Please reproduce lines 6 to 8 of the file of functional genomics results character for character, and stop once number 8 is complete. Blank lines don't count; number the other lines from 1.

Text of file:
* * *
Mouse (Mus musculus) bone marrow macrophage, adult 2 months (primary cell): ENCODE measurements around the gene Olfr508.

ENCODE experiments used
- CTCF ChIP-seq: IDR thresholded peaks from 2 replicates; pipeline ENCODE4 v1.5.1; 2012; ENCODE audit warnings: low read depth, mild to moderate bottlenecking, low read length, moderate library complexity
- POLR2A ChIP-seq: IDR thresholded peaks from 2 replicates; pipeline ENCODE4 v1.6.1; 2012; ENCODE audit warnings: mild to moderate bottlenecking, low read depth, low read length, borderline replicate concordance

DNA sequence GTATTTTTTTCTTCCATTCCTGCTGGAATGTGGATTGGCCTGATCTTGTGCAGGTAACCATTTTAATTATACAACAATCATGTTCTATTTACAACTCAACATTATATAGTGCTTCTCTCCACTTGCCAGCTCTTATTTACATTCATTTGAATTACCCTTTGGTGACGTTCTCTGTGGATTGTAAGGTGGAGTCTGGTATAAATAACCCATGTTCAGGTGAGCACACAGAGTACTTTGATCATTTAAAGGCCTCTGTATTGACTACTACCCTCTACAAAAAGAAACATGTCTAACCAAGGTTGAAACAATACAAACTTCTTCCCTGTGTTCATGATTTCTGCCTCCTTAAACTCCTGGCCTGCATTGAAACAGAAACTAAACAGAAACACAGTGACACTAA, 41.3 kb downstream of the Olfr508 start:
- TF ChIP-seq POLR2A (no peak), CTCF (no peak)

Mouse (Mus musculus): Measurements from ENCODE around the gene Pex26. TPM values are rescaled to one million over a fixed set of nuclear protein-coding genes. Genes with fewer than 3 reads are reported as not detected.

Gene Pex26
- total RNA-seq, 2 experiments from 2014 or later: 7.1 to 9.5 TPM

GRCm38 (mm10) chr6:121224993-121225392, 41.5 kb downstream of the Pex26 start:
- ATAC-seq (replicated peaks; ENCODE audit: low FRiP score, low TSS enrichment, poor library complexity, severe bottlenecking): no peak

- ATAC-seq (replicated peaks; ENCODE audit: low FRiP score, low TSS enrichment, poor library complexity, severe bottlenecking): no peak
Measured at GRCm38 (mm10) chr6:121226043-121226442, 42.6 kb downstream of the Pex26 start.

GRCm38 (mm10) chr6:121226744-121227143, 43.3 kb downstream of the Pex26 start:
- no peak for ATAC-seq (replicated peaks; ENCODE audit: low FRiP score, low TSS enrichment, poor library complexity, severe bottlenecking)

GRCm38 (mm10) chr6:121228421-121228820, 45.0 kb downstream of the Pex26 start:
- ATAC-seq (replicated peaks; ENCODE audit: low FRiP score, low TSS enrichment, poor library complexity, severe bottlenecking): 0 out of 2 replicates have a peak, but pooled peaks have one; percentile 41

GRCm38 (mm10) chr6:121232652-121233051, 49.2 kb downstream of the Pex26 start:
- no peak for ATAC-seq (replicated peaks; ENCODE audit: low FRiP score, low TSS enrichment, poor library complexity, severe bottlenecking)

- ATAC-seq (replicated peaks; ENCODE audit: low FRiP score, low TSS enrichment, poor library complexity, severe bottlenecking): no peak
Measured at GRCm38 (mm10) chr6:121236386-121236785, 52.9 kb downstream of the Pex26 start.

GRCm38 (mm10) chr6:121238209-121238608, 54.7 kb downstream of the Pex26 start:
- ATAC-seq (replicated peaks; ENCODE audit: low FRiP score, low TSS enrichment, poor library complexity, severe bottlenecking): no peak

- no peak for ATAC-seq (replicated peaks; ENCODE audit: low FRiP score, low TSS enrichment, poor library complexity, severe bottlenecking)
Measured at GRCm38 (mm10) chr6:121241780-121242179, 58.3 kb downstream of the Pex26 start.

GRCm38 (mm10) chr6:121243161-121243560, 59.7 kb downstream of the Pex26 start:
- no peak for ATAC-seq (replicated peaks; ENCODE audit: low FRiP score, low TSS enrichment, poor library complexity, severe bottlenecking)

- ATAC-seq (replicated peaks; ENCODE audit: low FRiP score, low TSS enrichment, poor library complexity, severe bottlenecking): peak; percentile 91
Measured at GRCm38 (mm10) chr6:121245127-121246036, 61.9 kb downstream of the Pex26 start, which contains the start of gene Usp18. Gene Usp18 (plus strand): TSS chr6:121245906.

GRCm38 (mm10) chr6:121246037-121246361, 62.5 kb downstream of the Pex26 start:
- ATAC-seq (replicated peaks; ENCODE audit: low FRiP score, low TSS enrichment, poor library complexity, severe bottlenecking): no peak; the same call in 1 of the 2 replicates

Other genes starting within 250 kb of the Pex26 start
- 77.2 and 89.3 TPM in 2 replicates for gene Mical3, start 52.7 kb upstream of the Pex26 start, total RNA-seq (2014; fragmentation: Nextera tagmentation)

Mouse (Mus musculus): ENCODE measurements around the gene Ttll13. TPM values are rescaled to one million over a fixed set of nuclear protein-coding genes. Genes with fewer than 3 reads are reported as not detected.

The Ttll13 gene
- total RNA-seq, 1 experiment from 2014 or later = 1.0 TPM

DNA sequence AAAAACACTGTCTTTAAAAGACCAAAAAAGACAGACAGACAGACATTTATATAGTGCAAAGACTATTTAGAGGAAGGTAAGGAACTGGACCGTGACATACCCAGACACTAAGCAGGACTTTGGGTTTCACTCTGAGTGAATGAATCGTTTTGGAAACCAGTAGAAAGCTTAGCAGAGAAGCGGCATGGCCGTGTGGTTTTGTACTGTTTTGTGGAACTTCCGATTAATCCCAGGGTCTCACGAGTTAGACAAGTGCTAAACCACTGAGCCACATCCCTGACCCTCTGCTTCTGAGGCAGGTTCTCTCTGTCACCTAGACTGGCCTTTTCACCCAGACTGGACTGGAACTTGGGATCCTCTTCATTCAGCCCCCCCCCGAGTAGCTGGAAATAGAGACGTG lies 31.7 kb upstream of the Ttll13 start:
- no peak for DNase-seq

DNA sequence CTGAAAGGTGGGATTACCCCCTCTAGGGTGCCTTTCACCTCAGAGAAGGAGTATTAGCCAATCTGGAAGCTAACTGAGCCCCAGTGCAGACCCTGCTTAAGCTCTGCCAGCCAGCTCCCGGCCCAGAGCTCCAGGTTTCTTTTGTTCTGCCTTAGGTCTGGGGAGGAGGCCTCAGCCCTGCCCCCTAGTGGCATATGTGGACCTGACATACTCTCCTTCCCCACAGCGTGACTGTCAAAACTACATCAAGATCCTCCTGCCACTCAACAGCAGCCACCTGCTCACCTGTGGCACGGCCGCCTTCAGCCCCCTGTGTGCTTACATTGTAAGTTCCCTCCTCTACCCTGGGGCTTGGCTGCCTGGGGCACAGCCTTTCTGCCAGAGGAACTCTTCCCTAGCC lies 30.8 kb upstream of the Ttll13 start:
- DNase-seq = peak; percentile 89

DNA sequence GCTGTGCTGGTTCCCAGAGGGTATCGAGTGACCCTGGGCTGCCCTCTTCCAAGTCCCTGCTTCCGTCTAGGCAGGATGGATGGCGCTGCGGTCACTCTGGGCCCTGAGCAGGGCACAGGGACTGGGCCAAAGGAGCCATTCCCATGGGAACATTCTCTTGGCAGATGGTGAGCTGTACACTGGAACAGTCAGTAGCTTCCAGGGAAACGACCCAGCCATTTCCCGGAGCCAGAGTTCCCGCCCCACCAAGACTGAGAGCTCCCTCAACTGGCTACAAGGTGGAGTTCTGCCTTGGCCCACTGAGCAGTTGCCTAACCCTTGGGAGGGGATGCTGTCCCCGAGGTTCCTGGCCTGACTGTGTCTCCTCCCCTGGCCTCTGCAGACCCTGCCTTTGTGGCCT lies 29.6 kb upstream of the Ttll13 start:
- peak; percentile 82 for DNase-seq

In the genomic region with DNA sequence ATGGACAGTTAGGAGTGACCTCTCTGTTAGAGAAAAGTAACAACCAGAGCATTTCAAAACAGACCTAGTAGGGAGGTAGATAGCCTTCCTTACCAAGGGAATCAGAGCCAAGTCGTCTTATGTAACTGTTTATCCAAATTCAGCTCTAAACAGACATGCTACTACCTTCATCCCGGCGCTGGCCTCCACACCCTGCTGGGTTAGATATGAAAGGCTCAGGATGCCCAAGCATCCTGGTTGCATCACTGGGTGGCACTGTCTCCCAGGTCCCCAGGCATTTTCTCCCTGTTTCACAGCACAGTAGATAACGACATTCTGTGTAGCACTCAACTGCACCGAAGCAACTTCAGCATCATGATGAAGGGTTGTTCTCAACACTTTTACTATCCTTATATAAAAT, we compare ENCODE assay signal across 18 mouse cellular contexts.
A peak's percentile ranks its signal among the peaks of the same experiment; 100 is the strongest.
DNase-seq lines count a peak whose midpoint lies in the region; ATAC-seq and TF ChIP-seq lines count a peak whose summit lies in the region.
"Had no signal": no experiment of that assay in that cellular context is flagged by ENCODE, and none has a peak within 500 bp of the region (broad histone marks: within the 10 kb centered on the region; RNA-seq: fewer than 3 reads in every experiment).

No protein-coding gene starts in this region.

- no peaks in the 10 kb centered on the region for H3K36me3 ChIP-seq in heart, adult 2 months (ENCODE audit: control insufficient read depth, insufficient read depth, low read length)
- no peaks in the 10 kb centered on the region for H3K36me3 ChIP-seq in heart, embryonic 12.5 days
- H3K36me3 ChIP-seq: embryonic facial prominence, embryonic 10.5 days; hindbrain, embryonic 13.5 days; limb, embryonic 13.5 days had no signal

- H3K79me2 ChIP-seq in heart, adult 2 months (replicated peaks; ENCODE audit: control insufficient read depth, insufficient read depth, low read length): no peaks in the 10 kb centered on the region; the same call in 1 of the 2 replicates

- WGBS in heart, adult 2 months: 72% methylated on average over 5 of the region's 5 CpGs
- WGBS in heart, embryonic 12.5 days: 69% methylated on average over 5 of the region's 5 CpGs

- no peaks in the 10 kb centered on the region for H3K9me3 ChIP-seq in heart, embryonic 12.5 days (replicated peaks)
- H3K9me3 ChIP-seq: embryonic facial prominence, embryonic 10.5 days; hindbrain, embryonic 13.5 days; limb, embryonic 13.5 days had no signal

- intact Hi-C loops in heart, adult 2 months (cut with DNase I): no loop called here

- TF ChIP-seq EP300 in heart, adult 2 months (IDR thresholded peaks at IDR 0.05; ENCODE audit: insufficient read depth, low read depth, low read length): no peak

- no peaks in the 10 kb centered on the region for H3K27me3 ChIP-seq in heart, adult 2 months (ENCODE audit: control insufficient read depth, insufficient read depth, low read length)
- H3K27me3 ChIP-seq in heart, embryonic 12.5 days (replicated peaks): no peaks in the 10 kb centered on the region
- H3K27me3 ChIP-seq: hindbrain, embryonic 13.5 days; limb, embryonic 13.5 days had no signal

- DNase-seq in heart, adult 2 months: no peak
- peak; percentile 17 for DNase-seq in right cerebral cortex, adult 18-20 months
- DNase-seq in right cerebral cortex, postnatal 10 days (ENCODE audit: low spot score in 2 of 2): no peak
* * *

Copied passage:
- TF ChIP-seq POLR2A (no peak), CTCF (no peak)

Mouse (Mus musculus): Measurements from ENCODE around the gene Pex26. TPM values are rescaled to one million over a fixed set of nuclear protein-coding genes. Genes with fewer than 3 reads are reported as not detected.

Gene Pex26